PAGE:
A Gift of Love

Linda Love’s donation to IPO’s KeyNote and Sulamot carries a healthy share of heritage.

Linda Love‘s recent donation to the Israel Philharmonic Orchestra’s youth music programs continues her family’s tradition of passing the passion for music from generation to generation.

Donated in the memory of her parents, Sylvia and Bernard Shlutz, Linda’s transformative gift will be divided between the KeyNote program and Sulamot project, with a portion of the KeyNote funds earmarked to provide piano lessons for children.

“I am very happy, and I know that my parents would be, too, to help enrich the lives of children,” Love wrote in an accompanying letter. “Giving children the opportunity to express themselves through music and inspiring them by listening to great music is truly a gift to me and the devotion of my parents.”

For Love, who “devoted my life to music, both performing and teaching classical piano,” the piano keyboard is the bridge that connects back through her family’s past and forward through students taught by her mother, herself, and now the Israel Philharmonic.

Sylvia Shlutz playing the cimbalom.

Both Sylvia Amsterdam and Bernard Shlutz were born in Chicago to first-generation Americans from Austria-Hungary and Lithuania, respectively. Jewish tradition and music were at the center of both families. Sylvia’s father, Harry Amsterdam, helped establish Chicago’s musicians’ union and operated a music store. Her father and other family members formed Amsterdam’s Hungarian Orchestra, which performed at the Chicago World’s Fair of 1893. Comedian and cellist Morey Amsterdam was a second cousin.

“My mother was a great inspiration – absolutely wonderful in how she approached people and teaching,” Love said. She inspired both her children to become professional musicians. Love’s younger brother became a cellist, who was a sought-after studio musician as well as a member of the Minneapolis Symphony.

From the age of 4 to 11, Love studied piano with her mother, then studied with several other excellent teachers before attending USC on music scholarship and then earning her music degree from UCLA in 1968. Her 50-year career as a concert pianist and professional piano teacher includes numerous local concerts as well as performances in Switzerland, Hawaii, Mexico, and Guam, and 13 years teaching at Loyola Marymount University. A highlight was a 1991 concert performing the Schumann Concerto with L.A.’s American Youth Symphony under conductor Mehli Mehta, Maestro Zubin Mehta’s father.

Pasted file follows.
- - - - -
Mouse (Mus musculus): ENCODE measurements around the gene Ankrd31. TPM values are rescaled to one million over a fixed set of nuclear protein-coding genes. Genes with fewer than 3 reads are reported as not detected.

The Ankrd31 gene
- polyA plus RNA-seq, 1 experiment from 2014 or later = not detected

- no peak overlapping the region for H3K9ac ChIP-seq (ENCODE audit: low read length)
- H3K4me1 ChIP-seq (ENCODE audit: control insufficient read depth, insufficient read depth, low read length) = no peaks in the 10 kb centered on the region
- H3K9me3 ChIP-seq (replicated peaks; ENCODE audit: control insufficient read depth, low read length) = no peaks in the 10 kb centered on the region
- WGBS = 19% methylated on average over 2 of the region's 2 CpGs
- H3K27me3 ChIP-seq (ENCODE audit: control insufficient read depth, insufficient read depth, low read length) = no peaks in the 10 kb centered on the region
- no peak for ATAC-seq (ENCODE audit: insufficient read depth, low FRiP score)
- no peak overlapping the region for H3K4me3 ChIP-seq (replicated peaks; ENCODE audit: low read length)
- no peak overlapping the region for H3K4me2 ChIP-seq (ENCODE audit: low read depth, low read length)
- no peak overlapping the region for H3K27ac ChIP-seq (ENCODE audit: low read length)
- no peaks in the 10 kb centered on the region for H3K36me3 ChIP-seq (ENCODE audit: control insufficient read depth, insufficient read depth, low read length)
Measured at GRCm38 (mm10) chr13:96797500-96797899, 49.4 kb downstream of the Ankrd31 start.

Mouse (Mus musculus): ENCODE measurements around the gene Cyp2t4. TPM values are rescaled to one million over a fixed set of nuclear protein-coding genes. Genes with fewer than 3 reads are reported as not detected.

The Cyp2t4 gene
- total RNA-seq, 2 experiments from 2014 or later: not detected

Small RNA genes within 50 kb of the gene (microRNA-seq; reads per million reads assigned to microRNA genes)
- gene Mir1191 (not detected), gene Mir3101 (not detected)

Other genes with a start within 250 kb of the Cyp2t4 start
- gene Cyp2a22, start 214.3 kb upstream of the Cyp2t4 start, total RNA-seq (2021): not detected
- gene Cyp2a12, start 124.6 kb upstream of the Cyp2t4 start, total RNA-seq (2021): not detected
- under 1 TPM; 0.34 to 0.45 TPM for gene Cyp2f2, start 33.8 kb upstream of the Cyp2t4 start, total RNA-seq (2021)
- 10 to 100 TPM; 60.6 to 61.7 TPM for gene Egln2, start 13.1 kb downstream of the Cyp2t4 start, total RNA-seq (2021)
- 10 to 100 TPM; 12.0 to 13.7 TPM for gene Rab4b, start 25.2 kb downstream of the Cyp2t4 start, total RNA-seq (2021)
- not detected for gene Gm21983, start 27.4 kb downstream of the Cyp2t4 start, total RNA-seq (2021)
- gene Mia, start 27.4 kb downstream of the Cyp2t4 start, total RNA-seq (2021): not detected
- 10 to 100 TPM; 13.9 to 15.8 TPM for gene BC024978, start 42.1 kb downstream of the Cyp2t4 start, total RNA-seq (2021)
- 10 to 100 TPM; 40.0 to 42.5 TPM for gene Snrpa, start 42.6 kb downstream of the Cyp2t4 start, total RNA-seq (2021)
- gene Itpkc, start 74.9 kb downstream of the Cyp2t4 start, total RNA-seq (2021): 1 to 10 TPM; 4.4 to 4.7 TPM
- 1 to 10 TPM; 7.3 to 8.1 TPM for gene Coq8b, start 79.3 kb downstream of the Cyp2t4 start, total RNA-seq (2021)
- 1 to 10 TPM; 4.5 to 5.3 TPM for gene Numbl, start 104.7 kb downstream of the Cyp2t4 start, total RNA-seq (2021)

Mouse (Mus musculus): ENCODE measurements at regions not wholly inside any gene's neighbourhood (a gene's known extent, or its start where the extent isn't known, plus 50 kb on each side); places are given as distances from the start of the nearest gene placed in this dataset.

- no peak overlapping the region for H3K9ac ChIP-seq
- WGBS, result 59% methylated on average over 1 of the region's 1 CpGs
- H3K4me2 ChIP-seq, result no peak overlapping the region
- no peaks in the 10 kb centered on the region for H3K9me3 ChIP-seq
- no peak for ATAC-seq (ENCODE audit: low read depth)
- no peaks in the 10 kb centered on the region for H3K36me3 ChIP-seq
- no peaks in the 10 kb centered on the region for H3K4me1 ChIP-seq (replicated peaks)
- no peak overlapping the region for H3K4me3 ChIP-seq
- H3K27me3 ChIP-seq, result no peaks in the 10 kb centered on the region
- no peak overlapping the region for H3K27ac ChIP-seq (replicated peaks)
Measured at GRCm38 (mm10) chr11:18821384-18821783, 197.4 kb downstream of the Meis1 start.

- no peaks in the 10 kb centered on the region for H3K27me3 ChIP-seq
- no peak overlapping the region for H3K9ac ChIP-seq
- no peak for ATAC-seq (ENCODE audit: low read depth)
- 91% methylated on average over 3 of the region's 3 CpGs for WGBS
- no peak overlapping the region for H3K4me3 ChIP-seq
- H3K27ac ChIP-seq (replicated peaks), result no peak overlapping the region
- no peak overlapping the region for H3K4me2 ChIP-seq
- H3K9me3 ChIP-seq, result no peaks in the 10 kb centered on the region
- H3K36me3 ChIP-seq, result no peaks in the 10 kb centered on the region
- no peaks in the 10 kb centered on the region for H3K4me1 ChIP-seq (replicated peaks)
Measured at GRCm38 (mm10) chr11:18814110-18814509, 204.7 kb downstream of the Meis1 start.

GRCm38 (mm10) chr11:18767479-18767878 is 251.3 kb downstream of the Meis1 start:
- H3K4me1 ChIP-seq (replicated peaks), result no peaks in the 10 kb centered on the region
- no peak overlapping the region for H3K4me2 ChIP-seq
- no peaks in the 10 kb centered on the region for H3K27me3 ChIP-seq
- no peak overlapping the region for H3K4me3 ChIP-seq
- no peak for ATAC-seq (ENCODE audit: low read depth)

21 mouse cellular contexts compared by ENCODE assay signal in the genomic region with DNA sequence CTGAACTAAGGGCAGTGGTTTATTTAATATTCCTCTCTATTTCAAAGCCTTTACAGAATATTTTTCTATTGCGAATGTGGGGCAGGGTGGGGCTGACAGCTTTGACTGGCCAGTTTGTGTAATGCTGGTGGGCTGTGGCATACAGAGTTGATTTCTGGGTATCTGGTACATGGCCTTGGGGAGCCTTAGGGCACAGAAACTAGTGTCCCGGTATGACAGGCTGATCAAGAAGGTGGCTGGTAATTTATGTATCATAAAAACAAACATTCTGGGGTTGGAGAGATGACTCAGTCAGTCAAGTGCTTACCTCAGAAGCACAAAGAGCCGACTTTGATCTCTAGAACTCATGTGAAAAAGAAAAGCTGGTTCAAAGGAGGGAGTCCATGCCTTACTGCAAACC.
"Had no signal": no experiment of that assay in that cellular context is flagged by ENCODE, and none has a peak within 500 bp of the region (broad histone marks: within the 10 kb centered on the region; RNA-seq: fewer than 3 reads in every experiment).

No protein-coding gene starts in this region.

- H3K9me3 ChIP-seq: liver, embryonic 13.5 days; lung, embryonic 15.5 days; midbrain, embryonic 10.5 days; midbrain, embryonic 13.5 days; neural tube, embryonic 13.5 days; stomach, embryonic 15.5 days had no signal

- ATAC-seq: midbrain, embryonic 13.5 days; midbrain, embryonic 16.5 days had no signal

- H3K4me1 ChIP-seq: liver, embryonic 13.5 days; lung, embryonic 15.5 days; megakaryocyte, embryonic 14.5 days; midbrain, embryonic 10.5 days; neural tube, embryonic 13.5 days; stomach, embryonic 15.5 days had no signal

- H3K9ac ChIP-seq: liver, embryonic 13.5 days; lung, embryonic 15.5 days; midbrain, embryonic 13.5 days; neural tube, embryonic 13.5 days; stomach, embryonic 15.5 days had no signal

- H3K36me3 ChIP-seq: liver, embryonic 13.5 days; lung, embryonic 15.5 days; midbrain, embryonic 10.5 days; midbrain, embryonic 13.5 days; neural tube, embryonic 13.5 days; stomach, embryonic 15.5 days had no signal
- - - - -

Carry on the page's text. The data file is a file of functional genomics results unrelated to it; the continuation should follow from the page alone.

Linda’s father, Bernard Shlutz, at the piano.

Bernard Shlutz was equally inspiring, in another way. Although he took few piano lessons, and his business was running a liquor store in Southwest Los Angeles, he was a natural musician who served as a choir director in both Chicago and Los Angeles. He worked at the Wilshire Blvd. Temple under the influential Rabbi Edgar Magnin.

“He had a tenor voice and knew operas backwards and forwards,” Love said. “He could have been a cantor if he wanted.”

He was also an amateur composer whom she remembers sitting at the piano and “making up these beautiful piano pieces.” He wrote down only the melodies and after he died in 1983 at the age of 79, Love added left-hand accompaniments “according to what I heard him do and some of my own ideas. I put in all the editing marks, pedal marks, and fingering, then wrote a forward and put it into a book, which I entitled Songs Of My People.”

She made copies to give to friends and began performing the music, as an encore or program piece in her concerts, most recently at the Jewish Synagogue in Lancaster, near the small rural town in the Antelope Valley, north of Los Angeles, where she lives with her husband.

“People could hear they were written from the heart and loved them,” she recalled. “The melodies are very vocal and dancelike, with an authentic Eastern European Jewish quality that echoes his parents homeland of Lithuania.”

To inspire the children in KeyNote and Sulamot, Love is also donating 40 copies of the book of her father’s compositions.

“The music can readily be played and enjoyed by intermediate level piano students,” she said.

As she wrote to conclude the letter accompanying her gift, “Giving children the opportunity to express themselves through music, and inspiring them by listening to great music, is so important. In music you can hear so much beauty. All human feelings have been put into music in a way that we don’t have to interpret them, or argue about them. They’re just there.”

Amsterdam’s Hungarian Orchestra in 1893, with Harry Amsterdam, Linda’s grandfather, seated far left.